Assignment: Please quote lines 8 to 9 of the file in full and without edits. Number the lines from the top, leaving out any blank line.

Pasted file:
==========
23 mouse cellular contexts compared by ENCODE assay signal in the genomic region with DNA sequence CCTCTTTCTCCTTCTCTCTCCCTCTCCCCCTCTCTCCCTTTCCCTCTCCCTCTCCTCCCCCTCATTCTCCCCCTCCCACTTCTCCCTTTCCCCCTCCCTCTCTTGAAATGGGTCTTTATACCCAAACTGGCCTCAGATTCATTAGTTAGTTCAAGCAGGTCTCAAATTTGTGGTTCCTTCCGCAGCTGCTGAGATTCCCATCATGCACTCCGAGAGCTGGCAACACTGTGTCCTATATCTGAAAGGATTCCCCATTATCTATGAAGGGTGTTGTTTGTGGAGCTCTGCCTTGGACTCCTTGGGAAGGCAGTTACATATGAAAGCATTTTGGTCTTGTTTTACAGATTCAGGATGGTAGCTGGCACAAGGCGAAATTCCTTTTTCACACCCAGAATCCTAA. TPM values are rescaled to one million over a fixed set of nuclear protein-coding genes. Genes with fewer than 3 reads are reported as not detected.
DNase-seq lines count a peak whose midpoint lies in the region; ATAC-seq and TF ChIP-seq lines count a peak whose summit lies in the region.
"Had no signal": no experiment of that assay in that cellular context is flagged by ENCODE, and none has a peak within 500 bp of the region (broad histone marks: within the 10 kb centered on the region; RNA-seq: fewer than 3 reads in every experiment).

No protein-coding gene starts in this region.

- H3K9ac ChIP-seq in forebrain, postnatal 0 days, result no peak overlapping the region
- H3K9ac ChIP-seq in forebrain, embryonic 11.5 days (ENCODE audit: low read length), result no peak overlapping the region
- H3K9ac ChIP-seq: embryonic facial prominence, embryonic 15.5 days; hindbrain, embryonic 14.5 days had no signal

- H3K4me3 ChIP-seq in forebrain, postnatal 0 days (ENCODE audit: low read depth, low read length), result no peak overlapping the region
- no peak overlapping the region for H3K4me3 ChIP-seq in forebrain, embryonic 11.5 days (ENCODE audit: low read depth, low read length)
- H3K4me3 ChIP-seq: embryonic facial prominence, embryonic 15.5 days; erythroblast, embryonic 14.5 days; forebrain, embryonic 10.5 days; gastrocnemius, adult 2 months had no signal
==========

- H3K4me3 ChIP-seq in forebrain, postnatal 0 days (ENCODE audit: low read depth, low read length), result no peak overlapping the region
- no peak overlapping the region for H3K4me3 ChIP-seq in forebrain, embryonic 11.5 days (ENCODE audit: low read depth, low read length)